A long time ago our Long San village wasnít as clean and pretty as today. It was a simple longhouse, surrounded by jungle, perched above the banks of the mighty Baram River. We lived on the wooden-planked first floor and raised pigs on the ground floor, literally below our bare feet. I was only some five years old, then. Life was very primitive. I washed myself in the river, and we often got sick from the pigs.
Then, one day, Jenny appeared. She was a six-foot tall girl of some twenty-five, long brown curly hair, radiant blue eyes and a winning smile. She asked our village chief if she could stay with us, and we gave her shelter in our longhouse.
Jenny was my best friend. She got a pleasant voice, and a very pure heart. I loved her so much. She couldnít speak our language, and I didnít understand hers. Every morning, she picked me up on her shoulders, walked with me to the yard, and taught me how to play basketball. I listened to the melodious sound of her voice. During the day she also joined us to collect vegetables in the forest and to throw fishing nets in the Baram. Sometimes we went swimming together in our gator-infested river. Somehow the gators never bothered us, and we left them in peace, too.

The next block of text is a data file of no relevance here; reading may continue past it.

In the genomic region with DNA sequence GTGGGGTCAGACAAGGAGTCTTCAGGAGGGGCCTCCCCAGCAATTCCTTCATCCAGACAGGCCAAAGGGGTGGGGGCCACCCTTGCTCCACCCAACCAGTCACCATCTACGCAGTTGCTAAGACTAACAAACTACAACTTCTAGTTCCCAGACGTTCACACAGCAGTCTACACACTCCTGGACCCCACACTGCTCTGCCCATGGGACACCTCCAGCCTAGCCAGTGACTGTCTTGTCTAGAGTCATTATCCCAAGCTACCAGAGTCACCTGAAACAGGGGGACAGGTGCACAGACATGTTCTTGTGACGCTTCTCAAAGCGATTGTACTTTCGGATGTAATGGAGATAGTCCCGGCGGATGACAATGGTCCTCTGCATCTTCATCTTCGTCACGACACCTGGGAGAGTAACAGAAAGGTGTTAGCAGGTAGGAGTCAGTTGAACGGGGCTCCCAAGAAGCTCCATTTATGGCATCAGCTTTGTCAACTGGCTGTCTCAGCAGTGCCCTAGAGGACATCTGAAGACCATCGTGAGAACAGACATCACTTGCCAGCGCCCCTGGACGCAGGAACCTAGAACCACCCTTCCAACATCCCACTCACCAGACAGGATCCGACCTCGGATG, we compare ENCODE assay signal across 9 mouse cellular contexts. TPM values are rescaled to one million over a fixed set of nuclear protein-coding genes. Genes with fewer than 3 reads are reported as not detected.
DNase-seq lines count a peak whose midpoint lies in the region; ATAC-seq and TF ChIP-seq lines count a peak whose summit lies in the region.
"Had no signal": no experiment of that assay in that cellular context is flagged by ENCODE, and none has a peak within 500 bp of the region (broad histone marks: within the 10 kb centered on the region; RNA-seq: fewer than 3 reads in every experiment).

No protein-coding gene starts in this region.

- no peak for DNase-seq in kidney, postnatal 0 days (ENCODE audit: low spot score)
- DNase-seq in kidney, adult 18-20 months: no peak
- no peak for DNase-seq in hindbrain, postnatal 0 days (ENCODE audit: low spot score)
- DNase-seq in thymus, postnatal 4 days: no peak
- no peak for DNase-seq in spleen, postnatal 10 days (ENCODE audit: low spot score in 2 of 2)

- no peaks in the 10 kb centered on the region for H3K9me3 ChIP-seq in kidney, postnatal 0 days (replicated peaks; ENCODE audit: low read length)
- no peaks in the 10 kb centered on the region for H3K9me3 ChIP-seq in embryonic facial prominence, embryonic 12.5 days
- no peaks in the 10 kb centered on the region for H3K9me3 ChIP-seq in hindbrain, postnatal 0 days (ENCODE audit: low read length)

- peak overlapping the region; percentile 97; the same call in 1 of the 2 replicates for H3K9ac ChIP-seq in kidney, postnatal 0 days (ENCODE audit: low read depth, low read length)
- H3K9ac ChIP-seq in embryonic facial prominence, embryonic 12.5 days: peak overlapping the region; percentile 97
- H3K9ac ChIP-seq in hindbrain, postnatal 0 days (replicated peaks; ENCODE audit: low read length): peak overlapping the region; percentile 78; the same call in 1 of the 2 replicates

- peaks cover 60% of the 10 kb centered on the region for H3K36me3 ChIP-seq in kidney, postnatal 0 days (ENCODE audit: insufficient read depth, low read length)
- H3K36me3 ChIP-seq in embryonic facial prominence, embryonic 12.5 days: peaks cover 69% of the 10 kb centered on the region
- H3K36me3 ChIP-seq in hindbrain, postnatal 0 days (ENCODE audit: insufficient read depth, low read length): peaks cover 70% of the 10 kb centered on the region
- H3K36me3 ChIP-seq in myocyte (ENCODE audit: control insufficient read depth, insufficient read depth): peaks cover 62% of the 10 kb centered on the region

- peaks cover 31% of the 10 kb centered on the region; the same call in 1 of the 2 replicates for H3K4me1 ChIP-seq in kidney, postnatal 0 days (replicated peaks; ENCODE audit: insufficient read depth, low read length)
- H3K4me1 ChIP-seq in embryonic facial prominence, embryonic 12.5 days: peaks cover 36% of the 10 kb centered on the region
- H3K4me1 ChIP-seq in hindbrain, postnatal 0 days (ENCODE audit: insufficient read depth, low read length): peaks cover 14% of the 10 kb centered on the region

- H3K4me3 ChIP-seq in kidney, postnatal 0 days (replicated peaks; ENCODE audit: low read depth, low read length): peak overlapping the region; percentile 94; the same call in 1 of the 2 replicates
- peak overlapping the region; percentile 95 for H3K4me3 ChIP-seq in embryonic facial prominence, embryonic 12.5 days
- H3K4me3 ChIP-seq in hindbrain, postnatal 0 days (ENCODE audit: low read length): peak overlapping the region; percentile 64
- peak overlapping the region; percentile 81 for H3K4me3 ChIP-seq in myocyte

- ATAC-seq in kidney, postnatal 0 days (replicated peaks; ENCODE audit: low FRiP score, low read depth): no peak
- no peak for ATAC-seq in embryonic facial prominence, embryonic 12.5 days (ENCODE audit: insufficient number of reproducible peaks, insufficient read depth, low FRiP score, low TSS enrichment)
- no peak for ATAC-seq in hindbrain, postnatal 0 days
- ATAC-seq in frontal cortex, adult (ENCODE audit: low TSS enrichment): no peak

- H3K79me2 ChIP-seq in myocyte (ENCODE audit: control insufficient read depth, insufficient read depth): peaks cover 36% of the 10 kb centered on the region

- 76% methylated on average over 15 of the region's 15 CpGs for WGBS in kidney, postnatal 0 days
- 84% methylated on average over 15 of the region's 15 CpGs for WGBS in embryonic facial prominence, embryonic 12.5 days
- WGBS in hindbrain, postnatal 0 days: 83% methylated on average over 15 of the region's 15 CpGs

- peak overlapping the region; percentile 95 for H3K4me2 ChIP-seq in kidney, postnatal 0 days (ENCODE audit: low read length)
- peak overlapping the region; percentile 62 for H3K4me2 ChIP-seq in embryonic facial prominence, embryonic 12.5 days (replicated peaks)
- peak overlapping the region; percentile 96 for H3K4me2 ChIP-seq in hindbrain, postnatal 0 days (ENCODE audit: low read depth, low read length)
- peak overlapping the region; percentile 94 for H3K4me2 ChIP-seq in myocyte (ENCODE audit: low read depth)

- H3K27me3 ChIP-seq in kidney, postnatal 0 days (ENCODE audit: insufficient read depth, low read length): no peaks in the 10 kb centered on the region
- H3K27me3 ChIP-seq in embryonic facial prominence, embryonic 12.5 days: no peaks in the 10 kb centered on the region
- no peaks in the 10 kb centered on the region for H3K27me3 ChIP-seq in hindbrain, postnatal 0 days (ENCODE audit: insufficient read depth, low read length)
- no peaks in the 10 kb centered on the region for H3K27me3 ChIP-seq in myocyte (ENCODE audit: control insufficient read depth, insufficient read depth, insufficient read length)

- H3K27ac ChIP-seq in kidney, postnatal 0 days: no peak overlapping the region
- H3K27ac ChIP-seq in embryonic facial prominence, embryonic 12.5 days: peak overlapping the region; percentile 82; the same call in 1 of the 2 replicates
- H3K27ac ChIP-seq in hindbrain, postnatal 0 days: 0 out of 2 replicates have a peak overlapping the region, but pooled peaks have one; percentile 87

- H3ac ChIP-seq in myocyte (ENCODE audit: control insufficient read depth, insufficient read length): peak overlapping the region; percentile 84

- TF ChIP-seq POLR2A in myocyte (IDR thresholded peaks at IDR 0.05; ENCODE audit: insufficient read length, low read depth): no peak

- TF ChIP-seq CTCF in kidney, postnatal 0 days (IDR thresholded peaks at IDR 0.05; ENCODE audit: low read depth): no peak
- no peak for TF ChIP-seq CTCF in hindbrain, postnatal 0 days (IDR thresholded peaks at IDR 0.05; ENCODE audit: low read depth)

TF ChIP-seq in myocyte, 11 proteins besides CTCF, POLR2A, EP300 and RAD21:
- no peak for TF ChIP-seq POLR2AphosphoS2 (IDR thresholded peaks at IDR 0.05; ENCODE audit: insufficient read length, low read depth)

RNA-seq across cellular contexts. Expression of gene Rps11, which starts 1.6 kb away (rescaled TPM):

These were quiet days, but something was odd with Jenny.
Her presence was shrouded in mystery. I heard her cries every night. Some terrible memoirs seemed to torment her Ė disturbing things she could not reconcile herself with. Then one day, my auntie, who knew to speak English, told me Jennyís story. I finally learnt the reason of her sadness. In fact, it had to do with the war in Vietnam, that raged beyond the sea opposite from our Sarawak.
Jennyís life took a different course when she got caught up witnessing a raid on a suspected Viet Cong ('Charlie') village. I guess she must have been a nurse. In the smoldering ruins, the commanding officer ordered the soldiers to shoot any survivors. When the slaughter was over Jenny heard the cries of an abandoned baby. The parents had been shot already. She took the baby in her arms, and attempted to save it from the soldiers. She implored the officer to let her save the baby, but the man refused. 'I'm just following my orders,' he shouted. Then he tore the baby from her, and shot it, in front of Jennyís eyes. She was shocked, traumatized and heart-broken. From that very day she hated the war, and the American Army.
Little later, she deserted and fled to Sarawak.
Jenny stayed in our longhouse for some eighteen months. She became a part of our village, and never left the immediate area of the village. Then, one day, the District Officer arrived in his rumbling old dusty jeep. He came to see her, and handed her a new passport, and other accompanying papers. Now Jenny could start a new life with a new identity. She grabbed her few belongings, boarded the jeep, and disappeared with the D.O. in a cloud of dust. Many of us in the village cried the day Jenny left, because we loved her so much.
A while later, we heard rumors that she was living in Australia, but we never saw her again. I even donít know if she is still alive right now. Maybe she was not allowed to see us, or write us. It may have been part of a deal to obtain a new life in freedom, and dignity.
After a narrative by Maureen Obong Jau
©2005 by Franz L Kessler †††